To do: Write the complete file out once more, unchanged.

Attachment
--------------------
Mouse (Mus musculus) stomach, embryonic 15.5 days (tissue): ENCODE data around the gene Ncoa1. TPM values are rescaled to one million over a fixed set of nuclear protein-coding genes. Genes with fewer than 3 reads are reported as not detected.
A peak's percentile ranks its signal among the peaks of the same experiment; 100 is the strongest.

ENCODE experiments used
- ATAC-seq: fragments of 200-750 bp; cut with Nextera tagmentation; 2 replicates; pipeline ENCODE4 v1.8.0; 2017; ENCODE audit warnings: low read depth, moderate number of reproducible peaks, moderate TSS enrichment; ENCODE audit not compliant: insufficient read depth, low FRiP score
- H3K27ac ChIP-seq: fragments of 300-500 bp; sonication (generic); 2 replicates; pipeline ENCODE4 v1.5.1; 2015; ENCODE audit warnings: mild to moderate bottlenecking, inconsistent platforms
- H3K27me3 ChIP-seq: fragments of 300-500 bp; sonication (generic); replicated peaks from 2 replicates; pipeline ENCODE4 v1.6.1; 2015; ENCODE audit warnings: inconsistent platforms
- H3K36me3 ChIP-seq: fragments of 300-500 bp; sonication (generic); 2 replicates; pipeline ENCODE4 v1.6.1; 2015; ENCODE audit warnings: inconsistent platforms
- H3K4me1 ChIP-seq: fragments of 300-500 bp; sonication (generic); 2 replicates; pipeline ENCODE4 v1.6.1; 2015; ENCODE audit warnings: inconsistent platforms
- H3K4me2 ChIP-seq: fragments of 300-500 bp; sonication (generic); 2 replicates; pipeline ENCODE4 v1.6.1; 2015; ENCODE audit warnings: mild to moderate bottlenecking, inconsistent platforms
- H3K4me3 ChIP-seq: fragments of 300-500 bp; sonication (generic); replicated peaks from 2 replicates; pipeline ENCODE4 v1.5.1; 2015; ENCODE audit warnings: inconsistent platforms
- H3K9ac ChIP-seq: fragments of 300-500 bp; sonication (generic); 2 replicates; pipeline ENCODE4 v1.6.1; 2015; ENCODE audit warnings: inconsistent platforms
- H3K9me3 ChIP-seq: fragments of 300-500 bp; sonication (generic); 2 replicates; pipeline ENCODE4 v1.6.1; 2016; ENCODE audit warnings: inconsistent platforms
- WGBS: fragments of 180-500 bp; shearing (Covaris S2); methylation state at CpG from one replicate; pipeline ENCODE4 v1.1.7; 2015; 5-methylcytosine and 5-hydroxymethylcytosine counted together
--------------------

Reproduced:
Mouse (Mus musculus) stomach, embryonic 15.5 days (tissue): ENCODE data around the gene Ncoa1. TPM values are rescaled to one million over a fixed set of nuclear protein-coding genes. Genes with fewer than 3 reads are reported as not detected.
A peak's percentile ranks its signal among the peaks of the same experiment; 100 is the strongest.

ENCODE experiments used
- ATAC-seq: fragments of 200-750 bp; cut with Nextera tagmentation; 2 replicates; pipeline ENCODE4 v1.8.0; 2017; ENCODE audit warnings: low read depth, moderate number of reproducible peaks, moderate TSS enrichment; ENCODE audit not compliant: insufficient read depth, low FRiP score
- H3K27ac ChIP-seq: fragments of 300-500 bp; sonication (generic); 2 replicates; pipeline ENCODE4 v1.5.1; 2015; ENCODE audit warnings: mild to moderate bottlenecking, inconsistent platforms
- H3K27me3 ChIP-seq: fragments of 300-500 bp; sonication (generic); replicated peaks from 2 replicates; pipeline ENCODE4 v1.6.1; 2015; ENCODE audit warnings: inconsistent platforms
- H3K36me3 ChIP-seq: fragments of 300-500 bp; sonication (generic); 2 replicates; pipeline ENCODE4 v1.6.1; 2015; ENCODE audit warnings: inconsistent platforms
- H3K4me1 ChIP-seq: fragments of 300-500 bp; sonication (generic); 2 replicates; pipeline ENCODE4 v1.6.1; 2015; ENCODE audit warnings: inconsistent platforms
- H3K4me2 ChIP-seq: fragments of 300-500 bp; sonication (generic); 2 replicates; pipeline ENCODE4 v1.6.1; 2015; ENCODE audit warnings: mild to moderate bottlenecking, inconsistent platforms
- H3K4me3 ChIP-seq: fragments of 300-500 bp; sonication (generic); replicated peaks from 2 replicates; pipeline ENCODE4 v1.5.1; 2015; ENCODE audit warnings: inconsistent platforms
- H3K9ac ChIP-seq: fragments of 300-500 bp; sonication (generic); 2 replicates; pipeline ENCODE4 v1.6.1; 2015; ENCODE audit warnings: inconsistent platforms
- H3K9me3 ChIP-seq: fragments of 300-500 bp; sonication (generic); 2 replicates; pipeline ENCODE4 v1.6.1; 2016; ENCODE audit warnings: inconsistent platforms
- WGBS: fragments of 180-500 bp; shearing (Covaris S2); methylation state at CpG from one replicate; pipeline ENCODE4 v1.1.7; 2015; 5-methylcytosine and 5-hydroxymethylcytosine counted together